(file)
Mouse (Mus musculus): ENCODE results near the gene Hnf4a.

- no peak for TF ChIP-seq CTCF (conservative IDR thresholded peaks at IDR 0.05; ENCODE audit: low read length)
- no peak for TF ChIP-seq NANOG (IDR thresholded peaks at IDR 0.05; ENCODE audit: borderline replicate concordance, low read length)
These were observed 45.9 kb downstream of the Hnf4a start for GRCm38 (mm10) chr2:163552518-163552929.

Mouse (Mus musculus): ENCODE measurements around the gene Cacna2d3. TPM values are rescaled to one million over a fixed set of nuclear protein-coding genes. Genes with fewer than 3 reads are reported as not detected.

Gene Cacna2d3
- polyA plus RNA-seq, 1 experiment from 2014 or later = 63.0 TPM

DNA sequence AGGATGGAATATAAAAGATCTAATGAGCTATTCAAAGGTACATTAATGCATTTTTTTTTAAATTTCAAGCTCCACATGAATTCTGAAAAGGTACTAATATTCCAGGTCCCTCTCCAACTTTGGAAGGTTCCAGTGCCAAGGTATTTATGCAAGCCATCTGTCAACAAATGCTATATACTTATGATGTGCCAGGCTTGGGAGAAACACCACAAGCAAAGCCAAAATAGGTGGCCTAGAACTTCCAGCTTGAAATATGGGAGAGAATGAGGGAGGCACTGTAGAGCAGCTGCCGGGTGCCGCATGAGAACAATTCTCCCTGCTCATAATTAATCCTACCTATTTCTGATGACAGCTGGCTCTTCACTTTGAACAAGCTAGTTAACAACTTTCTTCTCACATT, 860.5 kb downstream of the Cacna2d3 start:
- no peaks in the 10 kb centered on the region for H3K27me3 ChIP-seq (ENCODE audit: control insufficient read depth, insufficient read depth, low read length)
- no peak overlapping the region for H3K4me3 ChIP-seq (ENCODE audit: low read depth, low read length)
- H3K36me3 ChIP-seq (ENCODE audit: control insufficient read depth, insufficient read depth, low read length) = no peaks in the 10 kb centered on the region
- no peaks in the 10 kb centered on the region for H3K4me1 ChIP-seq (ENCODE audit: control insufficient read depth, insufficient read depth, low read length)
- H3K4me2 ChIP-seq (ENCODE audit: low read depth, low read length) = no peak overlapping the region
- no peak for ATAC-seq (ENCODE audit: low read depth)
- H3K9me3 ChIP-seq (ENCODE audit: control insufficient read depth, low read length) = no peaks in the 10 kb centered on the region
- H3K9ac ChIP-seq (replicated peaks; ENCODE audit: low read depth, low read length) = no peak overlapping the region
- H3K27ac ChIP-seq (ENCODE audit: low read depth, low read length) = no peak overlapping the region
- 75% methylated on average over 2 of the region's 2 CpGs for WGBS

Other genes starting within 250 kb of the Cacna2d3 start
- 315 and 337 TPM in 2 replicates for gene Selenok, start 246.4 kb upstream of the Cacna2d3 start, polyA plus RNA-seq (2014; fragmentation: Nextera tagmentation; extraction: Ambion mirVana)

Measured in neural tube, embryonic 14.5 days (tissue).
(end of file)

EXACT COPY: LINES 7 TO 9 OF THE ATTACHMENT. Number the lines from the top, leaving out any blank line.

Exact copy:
- polyA plus RNA-seq, 1 experiment from 2014 or later = 63.0 TPM

DNA sequence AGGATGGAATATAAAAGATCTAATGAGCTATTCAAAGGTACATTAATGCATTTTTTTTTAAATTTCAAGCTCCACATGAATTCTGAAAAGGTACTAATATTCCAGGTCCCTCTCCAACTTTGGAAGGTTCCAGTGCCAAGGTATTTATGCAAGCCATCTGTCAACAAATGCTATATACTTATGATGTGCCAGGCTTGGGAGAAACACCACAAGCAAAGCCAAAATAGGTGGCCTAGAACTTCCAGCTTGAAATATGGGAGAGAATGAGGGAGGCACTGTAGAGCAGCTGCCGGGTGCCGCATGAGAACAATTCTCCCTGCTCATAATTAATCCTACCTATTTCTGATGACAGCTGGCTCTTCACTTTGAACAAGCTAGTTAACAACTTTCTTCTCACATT, 860.5 kb downstream of the Cacna2d3 start:
- no peaks in the 10 kb centered on the region for H3K27me3 ChIP-seq (ENCODE audit: control insufficient read depth, insufficient read depth, low read length)